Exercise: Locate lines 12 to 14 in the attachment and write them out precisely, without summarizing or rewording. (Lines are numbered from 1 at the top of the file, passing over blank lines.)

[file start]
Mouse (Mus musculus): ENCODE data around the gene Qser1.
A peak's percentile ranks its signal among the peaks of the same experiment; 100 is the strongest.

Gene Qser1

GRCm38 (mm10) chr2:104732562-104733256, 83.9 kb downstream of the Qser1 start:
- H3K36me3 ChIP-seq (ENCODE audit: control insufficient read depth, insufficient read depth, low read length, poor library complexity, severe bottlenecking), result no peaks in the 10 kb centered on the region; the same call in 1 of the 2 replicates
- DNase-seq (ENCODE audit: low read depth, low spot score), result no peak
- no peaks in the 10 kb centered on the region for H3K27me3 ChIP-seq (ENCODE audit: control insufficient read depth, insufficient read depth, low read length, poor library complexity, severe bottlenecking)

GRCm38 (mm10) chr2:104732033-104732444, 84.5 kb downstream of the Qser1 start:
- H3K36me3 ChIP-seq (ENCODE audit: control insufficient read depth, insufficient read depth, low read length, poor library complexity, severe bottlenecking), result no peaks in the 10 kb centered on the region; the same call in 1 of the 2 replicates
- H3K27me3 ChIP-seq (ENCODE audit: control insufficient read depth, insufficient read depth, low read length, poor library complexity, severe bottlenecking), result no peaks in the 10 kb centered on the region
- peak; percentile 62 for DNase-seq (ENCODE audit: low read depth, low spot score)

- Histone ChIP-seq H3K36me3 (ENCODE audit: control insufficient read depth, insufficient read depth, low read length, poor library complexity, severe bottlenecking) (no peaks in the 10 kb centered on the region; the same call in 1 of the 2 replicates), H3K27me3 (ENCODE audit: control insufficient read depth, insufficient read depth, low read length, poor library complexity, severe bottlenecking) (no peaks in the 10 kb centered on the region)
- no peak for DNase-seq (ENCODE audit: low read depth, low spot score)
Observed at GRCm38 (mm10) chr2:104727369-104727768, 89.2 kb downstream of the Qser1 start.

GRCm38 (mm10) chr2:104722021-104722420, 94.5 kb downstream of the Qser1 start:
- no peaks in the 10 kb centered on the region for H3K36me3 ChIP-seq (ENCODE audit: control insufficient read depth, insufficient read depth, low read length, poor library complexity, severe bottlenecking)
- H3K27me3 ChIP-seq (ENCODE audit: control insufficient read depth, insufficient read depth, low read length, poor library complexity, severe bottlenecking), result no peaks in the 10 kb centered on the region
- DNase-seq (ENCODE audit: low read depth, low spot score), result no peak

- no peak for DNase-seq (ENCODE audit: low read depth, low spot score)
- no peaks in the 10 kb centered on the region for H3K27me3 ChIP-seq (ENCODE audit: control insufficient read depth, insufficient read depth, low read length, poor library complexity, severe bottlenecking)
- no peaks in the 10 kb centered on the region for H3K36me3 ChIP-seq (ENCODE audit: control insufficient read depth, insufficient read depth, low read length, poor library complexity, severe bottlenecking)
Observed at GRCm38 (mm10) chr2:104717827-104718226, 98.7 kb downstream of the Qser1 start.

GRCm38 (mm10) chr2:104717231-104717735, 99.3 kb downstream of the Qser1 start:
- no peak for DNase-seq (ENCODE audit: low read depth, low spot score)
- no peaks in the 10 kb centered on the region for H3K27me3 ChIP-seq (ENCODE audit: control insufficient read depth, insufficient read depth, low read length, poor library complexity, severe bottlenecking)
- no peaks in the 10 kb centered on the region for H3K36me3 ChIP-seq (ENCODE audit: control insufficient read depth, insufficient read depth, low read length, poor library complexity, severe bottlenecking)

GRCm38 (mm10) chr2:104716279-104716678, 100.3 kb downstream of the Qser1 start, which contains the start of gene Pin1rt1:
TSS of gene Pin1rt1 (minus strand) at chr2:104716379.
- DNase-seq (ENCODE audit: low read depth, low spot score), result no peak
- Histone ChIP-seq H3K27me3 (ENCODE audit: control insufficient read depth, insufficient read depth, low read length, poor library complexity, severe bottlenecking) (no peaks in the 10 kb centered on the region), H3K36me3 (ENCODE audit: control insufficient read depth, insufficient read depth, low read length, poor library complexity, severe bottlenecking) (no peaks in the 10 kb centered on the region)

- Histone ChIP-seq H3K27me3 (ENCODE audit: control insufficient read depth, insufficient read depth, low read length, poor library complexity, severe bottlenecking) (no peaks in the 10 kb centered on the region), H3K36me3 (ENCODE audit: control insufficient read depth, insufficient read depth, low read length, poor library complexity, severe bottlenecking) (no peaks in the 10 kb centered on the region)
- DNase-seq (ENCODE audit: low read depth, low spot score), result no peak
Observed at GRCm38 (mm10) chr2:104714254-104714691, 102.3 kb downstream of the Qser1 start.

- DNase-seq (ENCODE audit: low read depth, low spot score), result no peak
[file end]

- Histone ChIP-seq H3K36me3 (ENCODE audit: control insufficient read depth, insufficient read depth, low read length, poor library complexity, severe bottlenecking) (no peaks in the 10 kb centered on the region; the same call in 1 of the 2 replicates), H3K27me3 (ENCODE audit: control insufficient read depth, insufficient read depth, low read length, poor library complexity, severe bottlenecking) (no peaks in the 10 kb centered on the region)
- no peak for DNase-seq (ENCODE audit: low read depth, low spot score)
Observed at GRCm38 (mm10) chr2:104727369-104727768, 89.2 kb downstream of the Qser1 start.